Thank you again for sharing Mr Pitts emotional message. It strikes just as strong today as it did ten years ago. My middle child was 12 when the tragedy happened. Ten years later at the age of 22 he is fighting the cause which still rages on in Afghanistan. THANK YOU SON, and THANK YOU to each and every person who has/is serving our country, whether it is USMC like my son, or Army, Navy, Air Force or a branch of the Guard. You are all hero’s to me.

  7. RDL says:

    Grouse I went on Honer Fight # 6. In Washington DC It was the young kids and military servive people who came up to us veterans and said, “

  8. RDL says:

    Sorry I hit the wrong button before I finished and check my spelling.[ service people]


  9. grouse says:

    Hi RDL….You missed my point. When young kids and military service people say “Thank you for your Service”….I agree and will SHOUT it out with them! It’s when phony politicians and CEO’s and others who HAD the OPPORTUNITY to SERVE and DIDN’T, and others who gain FINANCIALLY AND POLITICALLY from the heroism of brave young men and women who gave their last breath or several years of their lives for their country and will have nothing to show for it, then I object. Where are the Donald Trumps, the Barack Obamas, the Newt Gingrich’s , the John Thune’s and the Kelby’s from Sanford etc. etc.? RDL, if you served in the military in any way shape or form….Then you deserve a big salute from everyone mentioned above. If you didn’t and are young enough…the recruiter is just down the street.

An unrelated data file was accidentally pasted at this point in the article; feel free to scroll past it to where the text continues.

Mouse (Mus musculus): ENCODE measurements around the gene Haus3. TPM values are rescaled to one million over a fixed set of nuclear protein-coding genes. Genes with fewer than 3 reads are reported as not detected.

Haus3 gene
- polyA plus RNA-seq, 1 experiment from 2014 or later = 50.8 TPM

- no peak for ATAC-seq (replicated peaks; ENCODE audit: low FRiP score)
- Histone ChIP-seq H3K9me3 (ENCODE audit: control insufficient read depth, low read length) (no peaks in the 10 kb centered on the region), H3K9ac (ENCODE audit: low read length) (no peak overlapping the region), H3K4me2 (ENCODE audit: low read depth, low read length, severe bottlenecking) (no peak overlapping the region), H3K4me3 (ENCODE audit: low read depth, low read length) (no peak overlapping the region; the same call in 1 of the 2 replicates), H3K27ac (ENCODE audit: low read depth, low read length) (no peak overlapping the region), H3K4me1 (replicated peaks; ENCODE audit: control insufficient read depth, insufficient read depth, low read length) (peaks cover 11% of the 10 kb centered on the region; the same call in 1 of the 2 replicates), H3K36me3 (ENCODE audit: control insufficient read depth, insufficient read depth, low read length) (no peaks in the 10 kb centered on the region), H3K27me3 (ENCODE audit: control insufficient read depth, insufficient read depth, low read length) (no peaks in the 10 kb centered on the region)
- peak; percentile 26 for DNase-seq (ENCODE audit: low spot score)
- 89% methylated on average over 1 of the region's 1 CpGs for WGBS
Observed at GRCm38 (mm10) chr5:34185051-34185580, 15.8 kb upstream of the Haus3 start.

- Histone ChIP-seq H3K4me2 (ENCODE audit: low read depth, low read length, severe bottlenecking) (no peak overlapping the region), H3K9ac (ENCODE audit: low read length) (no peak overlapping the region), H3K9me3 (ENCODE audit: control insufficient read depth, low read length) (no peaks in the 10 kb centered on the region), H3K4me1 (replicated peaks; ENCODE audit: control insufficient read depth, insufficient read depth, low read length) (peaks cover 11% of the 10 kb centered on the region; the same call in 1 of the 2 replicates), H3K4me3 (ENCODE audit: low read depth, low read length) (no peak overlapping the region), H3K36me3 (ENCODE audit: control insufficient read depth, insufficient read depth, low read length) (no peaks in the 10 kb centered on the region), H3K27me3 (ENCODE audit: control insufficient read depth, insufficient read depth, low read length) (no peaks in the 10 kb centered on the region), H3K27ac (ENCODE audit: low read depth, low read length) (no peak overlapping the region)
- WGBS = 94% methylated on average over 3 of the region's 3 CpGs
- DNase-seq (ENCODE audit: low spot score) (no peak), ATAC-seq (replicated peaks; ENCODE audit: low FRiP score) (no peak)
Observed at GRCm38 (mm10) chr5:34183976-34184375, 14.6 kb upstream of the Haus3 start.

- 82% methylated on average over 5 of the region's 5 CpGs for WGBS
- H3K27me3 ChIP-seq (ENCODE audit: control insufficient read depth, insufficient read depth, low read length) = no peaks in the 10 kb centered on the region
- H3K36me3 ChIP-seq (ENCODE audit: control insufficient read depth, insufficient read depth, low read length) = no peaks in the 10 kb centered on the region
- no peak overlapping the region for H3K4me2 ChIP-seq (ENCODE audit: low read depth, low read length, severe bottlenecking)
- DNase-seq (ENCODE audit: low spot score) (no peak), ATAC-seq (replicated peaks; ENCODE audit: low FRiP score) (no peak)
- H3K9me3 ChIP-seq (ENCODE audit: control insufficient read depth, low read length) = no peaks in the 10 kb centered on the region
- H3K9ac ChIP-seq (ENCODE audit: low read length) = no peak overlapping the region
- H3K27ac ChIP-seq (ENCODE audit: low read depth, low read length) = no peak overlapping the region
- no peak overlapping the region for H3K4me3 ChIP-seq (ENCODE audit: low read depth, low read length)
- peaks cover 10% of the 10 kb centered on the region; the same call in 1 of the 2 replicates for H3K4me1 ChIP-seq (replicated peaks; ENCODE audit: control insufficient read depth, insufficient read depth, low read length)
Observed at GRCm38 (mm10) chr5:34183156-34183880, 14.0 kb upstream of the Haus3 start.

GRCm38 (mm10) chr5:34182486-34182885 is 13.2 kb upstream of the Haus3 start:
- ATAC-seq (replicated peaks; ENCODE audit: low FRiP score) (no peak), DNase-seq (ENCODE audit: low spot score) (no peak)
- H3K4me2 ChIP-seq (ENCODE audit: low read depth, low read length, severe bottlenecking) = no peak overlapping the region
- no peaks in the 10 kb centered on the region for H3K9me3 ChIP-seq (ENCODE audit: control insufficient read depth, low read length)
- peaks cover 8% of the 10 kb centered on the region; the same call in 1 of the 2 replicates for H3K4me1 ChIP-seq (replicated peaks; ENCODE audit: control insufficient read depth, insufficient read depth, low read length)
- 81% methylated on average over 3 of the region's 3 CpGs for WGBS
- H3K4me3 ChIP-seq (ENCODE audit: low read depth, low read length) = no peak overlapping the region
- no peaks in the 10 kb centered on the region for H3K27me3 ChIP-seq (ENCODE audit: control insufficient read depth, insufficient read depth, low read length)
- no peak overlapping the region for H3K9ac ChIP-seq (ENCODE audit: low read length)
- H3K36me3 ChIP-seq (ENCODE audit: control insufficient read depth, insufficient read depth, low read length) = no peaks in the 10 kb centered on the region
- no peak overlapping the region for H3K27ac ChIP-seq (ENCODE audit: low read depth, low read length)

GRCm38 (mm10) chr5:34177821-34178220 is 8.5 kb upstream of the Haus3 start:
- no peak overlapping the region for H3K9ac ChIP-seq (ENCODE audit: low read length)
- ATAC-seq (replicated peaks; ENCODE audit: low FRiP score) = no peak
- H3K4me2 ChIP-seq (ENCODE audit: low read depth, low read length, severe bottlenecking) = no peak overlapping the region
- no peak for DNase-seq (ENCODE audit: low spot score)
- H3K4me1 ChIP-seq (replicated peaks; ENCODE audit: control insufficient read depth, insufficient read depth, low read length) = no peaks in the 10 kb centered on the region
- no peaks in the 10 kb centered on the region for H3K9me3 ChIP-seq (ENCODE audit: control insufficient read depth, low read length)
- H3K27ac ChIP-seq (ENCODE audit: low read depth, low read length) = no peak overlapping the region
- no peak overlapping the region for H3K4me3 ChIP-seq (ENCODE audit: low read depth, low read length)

10. JD says:

    Grouse – One of my combat tours had unanticipated and long-lasting consequences from which I’m pretty much recovered. I avoid conversations about my military service because I find it awkward when others feel obligated to tell me why they DIDN’T serve. I dislike making those people feel uncomfortable (their discomfort often shows in the reasons they offer for their non-service). I honestly do not care to know why someone chose not to serve. I am silently proud to have had an opportunity to serve our country. Romans 13 advises us to respect and obey those who have been placed in authority; Jeremian 48:10 cautions us not to withhold the sword; and finally Luke 17 reminds us that we are unworthy servants who have only done our duty.

  11. Mary D says:

    Grouse….you are right. It always has been a rich man’s war and a poor man’s fight. The middle class sons and daughters are doing the fighting. When the wealthy beat down the middle class, who will fight their wars for oil and protect their wealth. It won’t happen today, or tomorrow, but if the very wealthly continue their greed, they will lose their freedom because someday they will be living in gated communities and have to hire guards to protect them.

  12. Michael says:

    Very often it is the Chicken Hawks, like Dick Cheney, who send our military men and women off to die.